4 November 2022 – Friday of Week 31

4 November 2022 – Friday of Week 31

Optional Memorial: St Charles Borromeo, 1538-1584, patron of catechists and seminarians.

1st Reading: Philippians 3:17—4:1

We should be guided by the cross of Christ, because our citizenship is in heaven

Brothers and sisters, join in imitating me, and observe those who live according to the example you have in us. For many live as enemies of the cross of Christ; I have often told you of them, and now I tell you even with tears. Their end is destruction; their god is the belly; and their glory is in their shame; their minds are set on earthly things. But our citizenship is in heaven, and it is from there that we are expecting a Savior, the Lord Jesus Christ. He will transform the body of our humiliation that it may be conformed to the body of his glory, by the power that also enables him to make all things subject to himself.

Therefore, my brothers and sisters, whom I love and long for, my joy and crown, stand firm in the Lord in this way, my beloved.

Responsorial: from Psalm 121

R./: Let us go with joy to the house of the Lord

I rejoiced when I heard them say:
‘Let us go to God’s house.’
And now our feet are standing
within your gates, O Jerusalem. (R./)

Jerusalem is built as a city
strongly compact.
It is there that the tribes go up,
the tribes of the Lord. (R./)

For Israel’s law it is,
there to praise the Lord’s name.
There were set the thrones of judgement
of the house of David.  (R./)

Gospel: Luke 16:1-8

Parable of the unjust steward; the children of this age are shrewd in their dealings

Jesus said, “There was a rich man who had a manager, and charges were brought to him that this man was squandering his property. So he summoned him and said to him, ‘What is this that I hear about you? Give me an accounting of your management, because you cannot be my manager any longer.’ Then the manager said to himself, ‘What will I do, now that my master is taking the position away from me? I am not strong enough to dig, and I am ashamed to beg. I have decided what to do so that, when I am dismissed as manager, people may welcome me into their homes.’ So, summoning his master’s debtors one by one, he asked the first, ‘How much do you owe my master?’ He answered, ‘A hundred jugs of olive oil.’ He said to him, ‘Take your bill, sit down quickly, and make it fifty.’ Then he asked another, ‘And how much do you owe?’ He replied, ‘A hundred containers of wheat.’ He said to him, ‘Take your bill and make it eighty.’ And his master commended the dishonest manager because he had acted shrewdly; or the children of this age are more shrewd in dealing with their own generation than are the children of light.”


What motivates us?

What spurs us to action in our daily lives? Some seem to lack motivation while others are workaholics, swept on by drive and ambition and wanting to drive other people hard as well. A good example of the activist temperament is Paul, apostle of the gentiles, man of many travels (Acts 13-28), prolific writer of letters to the communities of faith that he had founded. In today’s text he boasts of the work he has done for God. We can search his writings for signs of how to regulate our own activity.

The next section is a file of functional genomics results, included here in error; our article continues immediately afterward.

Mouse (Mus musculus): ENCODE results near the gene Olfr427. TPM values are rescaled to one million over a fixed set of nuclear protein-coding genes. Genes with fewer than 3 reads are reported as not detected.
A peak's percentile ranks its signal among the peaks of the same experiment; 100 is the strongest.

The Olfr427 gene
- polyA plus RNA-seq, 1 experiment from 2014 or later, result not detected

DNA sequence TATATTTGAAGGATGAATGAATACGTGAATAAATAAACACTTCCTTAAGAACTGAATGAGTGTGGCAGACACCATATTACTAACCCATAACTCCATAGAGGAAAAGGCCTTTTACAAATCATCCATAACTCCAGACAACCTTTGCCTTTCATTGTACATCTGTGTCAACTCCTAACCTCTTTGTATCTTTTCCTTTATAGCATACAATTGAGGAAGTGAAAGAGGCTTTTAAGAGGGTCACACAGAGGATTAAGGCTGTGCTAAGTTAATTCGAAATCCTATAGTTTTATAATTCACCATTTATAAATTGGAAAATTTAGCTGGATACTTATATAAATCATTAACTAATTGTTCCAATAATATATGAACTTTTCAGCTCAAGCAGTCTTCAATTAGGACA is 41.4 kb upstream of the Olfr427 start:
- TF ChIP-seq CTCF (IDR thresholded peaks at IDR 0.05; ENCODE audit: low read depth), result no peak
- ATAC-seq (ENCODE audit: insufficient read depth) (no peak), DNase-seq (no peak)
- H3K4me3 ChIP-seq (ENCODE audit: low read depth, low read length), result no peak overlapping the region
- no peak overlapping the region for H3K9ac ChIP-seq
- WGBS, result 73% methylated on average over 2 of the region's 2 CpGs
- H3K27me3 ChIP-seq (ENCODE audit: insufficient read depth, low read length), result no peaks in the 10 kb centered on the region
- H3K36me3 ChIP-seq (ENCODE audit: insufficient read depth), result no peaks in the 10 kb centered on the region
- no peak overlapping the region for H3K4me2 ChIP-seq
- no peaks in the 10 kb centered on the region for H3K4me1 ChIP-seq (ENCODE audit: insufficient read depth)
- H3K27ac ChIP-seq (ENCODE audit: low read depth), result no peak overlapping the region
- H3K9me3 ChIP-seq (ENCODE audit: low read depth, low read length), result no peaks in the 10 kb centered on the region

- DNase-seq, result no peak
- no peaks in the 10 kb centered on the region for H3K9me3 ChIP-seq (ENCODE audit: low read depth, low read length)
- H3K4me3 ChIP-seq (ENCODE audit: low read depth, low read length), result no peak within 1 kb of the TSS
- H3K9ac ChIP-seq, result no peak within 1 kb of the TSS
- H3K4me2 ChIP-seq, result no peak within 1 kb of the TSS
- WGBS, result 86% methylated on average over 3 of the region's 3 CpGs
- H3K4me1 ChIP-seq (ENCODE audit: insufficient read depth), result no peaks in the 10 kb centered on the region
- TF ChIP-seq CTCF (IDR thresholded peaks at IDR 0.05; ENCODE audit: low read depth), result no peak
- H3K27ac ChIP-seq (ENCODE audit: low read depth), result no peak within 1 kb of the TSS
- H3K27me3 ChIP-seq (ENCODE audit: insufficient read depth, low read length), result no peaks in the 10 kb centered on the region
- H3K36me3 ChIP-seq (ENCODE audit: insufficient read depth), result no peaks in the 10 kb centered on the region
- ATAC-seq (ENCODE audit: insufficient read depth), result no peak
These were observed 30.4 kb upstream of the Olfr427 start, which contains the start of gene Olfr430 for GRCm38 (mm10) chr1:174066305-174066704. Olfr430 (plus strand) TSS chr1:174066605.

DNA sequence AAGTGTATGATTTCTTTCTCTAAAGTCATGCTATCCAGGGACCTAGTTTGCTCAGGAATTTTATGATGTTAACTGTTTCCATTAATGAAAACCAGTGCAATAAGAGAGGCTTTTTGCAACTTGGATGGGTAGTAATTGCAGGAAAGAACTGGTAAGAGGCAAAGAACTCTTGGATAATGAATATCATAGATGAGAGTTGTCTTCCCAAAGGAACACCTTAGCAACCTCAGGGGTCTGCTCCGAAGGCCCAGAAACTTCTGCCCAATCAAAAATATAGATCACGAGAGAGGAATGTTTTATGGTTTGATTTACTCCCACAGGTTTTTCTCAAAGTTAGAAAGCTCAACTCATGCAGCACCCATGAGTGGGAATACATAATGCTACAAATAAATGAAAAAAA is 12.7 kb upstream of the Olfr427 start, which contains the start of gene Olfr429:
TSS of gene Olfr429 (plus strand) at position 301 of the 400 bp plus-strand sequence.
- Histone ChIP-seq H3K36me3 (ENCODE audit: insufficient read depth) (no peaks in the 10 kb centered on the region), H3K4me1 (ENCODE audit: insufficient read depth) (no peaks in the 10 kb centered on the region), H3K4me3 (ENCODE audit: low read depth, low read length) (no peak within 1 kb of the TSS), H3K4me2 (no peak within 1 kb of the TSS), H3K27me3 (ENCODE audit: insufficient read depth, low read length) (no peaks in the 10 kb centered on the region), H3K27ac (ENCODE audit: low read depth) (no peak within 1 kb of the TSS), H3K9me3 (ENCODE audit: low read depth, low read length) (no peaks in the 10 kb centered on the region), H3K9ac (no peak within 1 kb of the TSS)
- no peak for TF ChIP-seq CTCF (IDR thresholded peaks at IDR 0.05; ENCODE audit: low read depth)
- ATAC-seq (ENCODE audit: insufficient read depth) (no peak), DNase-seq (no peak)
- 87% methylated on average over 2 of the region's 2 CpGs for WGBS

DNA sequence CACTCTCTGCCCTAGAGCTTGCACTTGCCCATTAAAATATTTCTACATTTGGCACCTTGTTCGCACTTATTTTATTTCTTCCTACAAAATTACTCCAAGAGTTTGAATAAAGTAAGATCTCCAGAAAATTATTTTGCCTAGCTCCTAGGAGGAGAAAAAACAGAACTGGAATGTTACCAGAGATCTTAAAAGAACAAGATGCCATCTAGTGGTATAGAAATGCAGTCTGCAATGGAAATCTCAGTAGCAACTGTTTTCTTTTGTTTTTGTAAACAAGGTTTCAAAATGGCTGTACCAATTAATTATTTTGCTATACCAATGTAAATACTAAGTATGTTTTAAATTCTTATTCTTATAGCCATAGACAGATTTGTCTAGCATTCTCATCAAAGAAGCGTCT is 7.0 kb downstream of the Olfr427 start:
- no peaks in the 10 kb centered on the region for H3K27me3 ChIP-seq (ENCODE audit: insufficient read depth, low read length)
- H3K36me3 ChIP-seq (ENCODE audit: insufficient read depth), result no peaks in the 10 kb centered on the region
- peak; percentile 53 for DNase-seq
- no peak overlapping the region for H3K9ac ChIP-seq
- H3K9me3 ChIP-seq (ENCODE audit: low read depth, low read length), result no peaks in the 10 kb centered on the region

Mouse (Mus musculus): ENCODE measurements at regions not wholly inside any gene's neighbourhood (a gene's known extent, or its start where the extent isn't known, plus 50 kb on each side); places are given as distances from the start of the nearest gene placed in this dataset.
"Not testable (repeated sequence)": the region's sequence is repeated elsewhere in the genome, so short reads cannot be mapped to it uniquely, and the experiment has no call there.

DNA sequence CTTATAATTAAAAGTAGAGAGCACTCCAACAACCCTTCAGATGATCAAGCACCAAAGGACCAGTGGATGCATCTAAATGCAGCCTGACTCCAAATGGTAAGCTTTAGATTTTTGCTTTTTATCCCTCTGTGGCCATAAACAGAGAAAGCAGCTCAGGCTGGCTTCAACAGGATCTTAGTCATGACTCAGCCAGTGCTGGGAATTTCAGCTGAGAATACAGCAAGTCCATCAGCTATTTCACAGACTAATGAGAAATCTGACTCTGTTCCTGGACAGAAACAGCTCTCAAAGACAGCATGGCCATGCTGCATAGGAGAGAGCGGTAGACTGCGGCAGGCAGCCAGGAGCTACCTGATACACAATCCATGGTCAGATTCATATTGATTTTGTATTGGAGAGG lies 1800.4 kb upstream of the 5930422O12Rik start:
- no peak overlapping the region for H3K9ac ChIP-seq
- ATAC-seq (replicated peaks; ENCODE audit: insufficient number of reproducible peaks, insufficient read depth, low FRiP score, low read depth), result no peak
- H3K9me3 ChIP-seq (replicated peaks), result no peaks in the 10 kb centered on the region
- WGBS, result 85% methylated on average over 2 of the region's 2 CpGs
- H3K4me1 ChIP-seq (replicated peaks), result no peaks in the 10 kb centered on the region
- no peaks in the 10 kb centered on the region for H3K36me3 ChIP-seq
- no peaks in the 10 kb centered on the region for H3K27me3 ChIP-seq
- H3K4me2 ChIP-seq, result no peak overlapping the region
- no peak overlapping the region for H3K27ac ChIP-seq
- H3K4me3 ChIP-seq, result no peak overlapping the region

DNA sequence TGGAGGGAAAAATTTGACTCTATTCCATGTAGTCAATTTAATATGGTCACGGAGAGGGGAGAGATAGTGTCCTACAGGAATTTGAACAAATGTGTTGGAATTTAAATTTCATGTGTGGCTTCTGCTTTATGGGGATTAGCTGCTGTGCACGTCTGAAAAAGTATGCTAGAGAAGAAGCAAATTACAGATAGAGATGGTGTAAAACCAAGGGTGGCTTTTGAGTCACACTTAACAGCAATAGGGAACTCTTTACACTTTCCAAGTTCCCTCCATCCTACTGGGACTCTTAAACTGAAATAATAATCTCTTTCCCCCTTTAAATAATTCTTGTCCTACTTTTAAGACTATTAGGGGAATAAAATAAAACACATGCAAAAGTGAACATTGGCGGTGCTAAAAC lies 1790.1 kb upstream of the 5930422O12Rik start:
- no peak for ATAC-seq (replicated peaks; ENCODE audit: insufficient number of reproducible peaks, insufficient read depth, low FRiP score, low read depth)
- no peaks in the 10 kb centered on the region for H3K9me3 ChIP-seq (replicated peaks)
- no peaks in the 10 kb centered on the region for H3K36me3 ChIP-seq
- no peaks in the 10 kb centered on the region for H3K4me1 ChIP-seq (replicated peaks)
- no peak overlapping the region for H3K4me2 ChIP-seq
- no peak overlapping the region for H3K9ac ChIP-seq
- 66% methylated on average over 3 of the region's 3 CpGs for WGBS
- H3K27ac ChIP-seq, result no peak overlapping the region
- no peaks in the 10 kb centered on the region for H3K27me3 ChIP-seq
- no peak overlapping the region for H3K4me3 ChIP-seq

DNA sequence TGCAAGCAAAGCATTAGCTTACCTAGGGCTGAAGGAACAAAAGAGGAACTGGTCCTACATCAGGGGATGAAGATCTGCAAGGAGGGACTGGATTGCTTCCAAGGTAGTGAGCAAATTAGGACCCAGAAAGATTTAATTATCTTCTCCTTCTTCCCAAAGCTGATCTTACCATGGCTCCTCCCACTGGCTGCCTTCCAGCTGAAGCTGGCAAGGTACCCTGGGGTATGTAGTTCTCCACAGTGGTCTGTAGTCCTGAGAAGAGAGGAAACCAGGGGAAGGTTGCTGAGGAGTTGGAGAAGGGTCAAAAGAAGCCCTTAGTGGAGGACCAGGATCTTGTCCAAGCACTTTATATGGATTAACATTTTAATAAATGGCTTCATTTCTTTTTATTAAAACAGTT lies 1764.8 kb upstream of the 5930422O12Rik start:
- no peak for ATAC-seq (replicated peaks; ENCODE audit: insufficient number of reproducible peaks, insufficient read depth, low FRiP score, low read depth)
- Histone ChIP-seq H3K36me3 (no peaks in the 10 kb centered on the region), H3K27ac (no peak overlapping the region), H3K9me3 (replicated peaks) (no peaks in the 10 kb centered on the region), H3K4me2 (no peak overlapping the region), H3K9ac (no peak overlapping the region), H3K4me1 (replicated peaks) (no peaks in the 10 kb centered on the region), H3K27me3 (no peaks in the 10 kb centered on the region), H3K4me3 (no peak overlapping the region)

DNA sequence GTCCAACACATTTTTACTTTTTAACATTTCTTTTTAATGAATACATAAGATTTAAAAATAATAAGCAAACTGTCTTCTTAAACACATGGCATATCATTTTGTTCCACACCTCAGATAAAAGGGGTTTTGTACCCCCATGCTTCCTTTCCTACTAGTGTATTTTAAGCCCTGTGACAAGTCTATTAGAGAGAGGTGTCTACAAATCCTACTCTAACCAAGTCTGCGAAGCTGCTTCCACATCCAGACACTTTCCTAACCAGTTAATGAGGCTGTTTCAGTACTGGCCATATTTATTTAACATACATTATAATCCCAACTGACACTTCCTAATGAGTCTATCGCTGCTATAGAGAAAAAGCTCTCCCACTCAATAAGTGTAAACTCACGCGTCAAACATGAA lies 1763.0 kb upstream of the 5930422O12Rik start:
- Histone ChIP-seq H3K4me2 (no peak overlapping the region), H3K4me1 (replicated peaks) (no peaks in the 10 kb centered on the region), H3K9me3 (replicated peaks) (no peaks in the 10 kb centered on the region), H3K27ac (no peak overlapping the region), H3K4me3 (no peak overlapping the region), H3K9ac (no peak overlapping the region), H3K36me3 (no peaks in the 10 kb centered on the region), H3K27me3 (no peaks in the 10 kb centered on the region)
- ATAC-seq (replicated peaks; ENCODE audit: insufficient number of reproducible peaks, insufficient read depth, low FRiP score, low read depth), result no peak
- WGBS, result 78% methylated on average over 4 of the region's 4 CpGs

The guidance that Paul consciously sought was that of the Holy Spirit, the power through which we become “heirs with Christ.” Paul was at the service of Christ, with a courage that spurred him to preach where Christ’s name was unknown. Yet all through this work Paul found time for prayer and contemplation, for being with the Christ whom he proclaimed as saviour. His ideal was to inspire new life in the hearts of believers. He could urge the Philippians to “be imitators of me,” sharing in his spirit of self-giving. True Christianity is forward-looking, for already “our citizenship is in heaven.” Paul was and remained an apostle of hope. We read from him today: Christ will give a new form to this lowly body of ours and remake it according to the pattern of his glorified body.

In the gospel today, we find a plainer, more common-sense level of discourse. We are called on to be enterprising and to act with initiative. Jesus notes how worldly people possess these qualities more than the other-worldly. But in making good use of our bodies and human talents, we are serving the God who created us in the divine image and likeness (Gen 1:26) and to offer spiritual sacrifice to God who dwells within us as the temple of divine glory (2 Cor 6:16).

No paragons of virtue

Some of the characters in Our Lord’s stories are far from admirable, even if most of them have some redeeming features. The prodigal son did make the journey home again, better late than never. And the principal character in today’s parable is no paragon of virtue, but he could act shrewdly and decisively in a crisis.

The dishonest steward had wasted his master’s property, but when he lost his job and his back was to the wall, he arranged for others to help him afterwards. Jesus suggests that we have something to learn, not from the steward’s dishonesty, but from his vigorous action to save himself from ruin.

Sometimes we may need to be decisive in taking the path that God wants us to take. There can be something we need to do or to stop doing if we are to keep our integrity and continue walking in the way of the Lord.

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